The Pennsylvania Pediatric Medical Device Consortium (formerly the Philadelphia Pediatric Medical Device Consortium), connects Children’s Hospital of Philadelphia (CHOP) with the McGowan Institute for Regenerative Medicine and sciVelo, both based at the University of Pittsburgh. This new partnership comes on the heels of a five-year, $5 million grant renewal from the Consortium’s sponsor, the U.S. Food and Drug Administration. The mission of the PPDC is to support the development and commercialization of promising medical devices that address unmet clinical needs in children.
The PPDC leadership includes Robert Levy, MD (Principal Investigator, Chair of the Clinical and Scientific Advisory Committee, and Professor of Pediatrics, CHOP & the University of Pennsylvania), Stanley Stachelek, PhD (Co-Investigator and Research Associate Professor Of Pediatrics, Perelman School of Medicine, University of Pennsylvania), Jorge Galvez, MD, MBI (Executive Director and attending anesthesiologist in the Department of Anesthesiology and Critical Care Medicine at CHOP), Shahram Hejazi, PhD (Chair of the Oversight Committee and Partner, BioAdvance), and William Wagner, PhD (Co-Chair of the Clinical and Scientific Advisory Committee and Director and Professor, the McGowan Institute, University of Pittsburgh). The PPDC organizational structure includes a Clinical and Scientific Advisory Committee composed of pediatric specialists and engineers from the participating institutions with expertise relevant to virtually all pediatric medical devices. This committee reviews and provides assistance for every pediatric medical device submitted to the PPDC. The Oversight Committee of the PPDC is the other major organizational component. This group is composed of business executives and investors. The Oversight Committee is responsible for final approval of all direct device funding and provides product development guidance, as needed, for all pediatric medical devices reviewed by the PPDC. The PPDC Project Managers who coordinate all operations are Josh Dienstman, Children’s Hospital of Philadelphia, and Patrick Cantini, the University of Pittsburgh.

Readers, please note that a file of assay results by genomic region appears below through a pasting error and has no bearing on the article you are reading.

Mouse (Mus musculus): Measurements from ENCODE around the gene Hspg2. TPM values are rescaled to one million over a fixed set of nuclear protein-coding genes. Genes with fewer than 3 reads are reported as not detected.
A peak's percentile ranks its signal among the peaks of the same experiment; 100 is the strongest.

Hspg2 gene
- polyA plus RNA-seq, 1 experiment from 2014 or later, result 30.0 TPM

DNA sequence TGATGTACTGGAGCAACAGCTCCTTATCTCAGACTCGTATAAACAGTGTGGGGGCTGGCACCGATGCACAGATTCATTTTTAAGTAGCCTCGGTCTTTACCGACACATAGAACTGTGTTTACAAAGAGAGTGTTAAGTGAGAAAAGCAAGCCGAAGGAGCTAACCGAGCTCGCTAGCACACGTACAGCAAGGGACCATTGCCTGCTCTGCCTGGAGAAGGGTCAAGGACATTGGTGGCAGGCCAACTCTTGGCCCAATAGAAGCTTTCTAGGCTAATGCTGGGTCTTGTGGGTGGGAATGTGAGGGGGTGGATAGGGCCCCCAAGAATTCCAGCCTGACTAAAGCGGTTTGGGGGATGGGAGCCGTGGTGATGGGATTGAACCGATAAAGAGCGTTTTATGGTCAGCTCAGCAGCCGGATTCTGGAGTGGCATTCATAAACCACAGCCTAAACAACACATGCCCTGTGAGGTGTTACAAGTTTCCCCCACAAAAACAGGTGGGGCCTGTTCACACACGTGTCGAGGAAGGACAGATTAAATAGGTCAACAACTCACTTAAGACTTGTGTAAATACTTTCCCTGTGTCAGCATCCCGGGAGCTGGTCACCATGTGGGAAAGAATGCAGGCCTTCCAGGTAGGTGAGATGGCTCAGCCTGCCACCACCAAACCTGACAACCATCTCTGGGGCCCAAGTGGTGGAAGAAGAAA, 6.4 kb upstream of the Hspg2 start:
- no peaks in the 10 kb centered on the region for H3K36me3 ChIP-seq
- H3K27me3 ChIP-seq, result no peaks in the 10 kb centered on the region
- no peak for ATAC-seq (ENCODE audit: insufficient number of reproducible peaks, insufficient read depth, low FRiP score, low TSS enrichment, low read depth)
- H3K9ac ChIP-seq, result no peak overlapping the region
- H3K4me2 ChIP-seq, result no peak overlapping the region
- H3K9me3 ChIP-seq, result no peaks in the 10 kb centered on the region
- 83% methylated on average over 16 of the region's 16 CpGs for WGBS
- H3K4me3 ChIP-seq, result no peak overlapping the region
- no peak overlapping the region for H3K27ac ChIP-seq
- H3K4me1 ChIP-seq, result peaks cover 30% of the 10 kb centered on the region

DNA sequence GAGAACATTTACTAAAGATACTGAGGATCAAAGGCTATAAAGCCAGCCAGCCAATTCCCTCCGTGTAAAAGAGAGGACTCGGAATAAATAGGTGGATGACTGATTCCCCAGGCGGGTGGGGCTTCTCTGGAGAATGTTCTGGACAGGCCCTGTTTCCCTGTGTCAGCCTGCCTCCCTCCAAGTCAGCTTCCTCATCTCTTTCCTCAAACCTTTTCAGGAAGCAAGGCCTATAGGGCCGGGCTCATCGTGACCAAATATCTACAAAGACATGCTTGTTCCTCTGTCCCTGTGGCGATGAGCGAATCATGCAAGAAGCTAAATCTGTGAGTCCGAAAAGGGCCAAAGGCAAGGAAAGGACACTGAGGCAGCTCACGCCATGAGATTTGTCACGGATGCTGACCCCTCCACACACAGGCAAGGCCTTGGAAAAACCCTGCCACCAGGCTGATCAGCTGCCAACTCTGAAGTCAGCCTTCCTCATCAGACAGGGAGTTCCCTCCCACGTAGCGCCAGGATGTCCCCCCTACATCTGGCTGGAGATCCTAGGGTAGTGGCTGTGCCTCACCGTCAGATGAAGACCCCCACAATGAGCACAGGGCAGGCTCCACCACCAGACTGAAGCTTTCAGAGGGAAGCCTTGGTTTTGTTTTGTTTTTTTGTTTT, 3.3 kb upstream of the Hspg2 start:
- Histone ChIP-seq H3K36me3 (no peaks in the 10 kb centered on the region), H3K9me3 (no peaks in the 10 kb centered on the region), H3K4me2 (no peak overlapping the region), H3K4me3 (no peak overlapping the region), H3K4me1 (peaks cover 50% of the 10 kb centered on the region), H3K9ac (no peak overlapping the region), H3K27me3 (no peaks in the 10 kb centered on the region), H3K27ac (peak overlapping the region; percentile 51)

Since its founding in 2013, the PPDC has provided both guidance and seed funding for a range of pediatric products, including an airway clearance system, a powered arm brace, a speech-generating communication system, a vision acuity test for preverbal children, and a portable phototherapy device for newborns with neonatal jaundice. It has assisted more than 150 innovative projects, and over the past seven years the PPDC has awarded 24 seed grants of up to $50,000 each to companies in Pennsylvania and beyond.
In addition to the annual round of seed grants, the PPDC accepts applications at all times for in-kind services and expert advice.